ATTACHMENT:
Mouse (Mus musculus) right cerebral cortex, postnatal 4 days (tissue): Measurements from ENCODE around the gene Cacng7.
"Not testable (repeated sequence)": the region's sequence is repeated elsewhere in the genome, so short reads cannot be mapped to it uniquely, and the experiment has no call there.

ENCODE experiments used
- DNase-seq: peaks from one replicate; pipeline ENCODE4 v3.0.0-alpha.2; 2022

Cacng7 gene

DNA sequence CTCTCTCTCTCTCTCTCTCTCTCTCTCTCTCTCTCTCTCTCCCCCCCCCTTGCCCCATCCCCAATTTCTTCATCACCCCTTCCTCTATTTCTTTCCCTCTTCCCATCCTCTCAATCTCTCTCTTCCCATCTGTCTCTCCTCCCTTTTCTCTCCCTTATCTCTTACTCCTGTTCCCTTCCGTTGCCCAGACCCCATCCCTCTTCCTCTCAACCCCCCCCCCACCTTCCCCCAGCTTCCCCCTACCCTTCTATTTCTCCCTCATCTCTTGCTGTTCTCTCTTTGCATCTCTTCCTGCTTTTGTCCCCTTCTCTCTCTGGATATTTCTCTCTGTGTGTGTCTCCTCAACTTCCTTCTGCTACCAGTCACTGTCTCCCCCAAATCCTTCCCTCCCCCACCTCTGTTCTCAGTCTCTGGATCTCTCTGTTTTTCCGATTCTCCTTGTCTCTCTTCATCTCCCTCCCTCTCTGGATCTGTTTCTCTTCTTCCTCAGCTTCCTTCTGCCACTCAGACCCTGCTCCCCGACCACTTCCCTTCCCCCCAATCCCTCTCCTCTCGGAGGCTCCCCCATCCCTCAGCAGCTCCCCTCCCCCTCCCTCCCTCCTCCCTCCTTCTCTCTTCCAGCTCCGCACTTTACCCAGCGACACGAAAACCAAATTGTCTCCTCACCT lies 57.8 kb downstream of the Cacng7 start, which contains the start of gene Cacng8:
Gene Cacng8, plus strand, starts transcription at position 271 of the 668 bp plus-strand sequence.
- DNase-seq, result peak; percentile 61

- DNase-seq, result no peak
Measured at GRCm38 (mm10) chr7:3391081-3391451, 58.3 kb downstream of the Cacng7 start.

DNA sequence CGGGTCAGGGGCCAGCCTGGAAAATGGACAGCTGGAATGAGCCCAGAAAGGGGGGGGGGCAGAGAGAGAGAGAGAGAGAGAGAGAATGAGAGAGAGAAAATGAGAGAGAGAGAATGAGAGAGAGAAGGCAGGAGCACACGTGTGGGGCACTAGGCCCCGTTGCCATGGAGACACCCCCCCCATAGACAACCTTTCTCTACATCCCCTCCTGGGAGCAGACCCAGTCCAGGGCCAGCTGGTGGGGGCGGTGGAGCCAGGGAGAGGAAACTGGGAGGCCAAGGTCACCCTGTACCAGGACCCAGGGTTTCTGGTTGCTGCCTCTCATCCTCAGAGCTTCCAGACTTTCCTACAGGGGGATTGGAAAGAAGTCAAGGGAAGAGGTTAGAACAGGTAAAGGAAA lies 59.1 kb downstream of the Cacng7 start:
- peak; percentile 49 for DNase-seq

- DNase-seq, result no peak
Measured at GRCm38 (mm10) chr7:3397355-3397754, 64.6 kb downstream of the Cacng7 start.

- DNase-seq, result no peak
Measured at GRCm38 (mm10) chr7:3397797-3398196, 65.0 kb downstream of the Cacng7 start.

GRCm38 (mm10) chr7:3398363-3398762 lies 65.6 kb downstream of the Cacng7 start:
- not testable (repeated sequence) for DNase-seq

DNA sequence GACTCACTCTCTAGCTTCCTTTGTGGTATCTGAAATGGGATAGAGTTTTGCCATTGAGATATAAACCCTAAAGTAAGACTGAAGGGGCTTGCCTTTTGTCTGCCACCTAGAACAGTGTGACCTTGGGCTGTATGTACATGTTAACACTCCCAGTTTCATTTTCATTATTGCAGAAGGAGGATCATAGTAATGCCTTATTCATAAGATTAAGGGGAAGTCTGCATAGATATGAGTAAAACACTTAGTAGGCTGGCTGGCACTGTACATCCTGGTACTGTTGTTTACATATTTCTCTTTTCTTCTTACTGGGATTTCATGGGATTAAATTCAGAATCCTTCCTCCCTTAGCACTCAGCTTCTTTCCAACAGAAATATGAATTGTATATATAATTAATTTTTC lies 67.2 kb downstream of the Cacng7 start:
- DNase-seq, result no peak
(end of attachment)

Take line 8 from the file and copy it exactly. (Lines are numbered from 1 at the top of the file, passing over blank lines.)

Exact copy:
- DNase-seq, result peak; percentile 61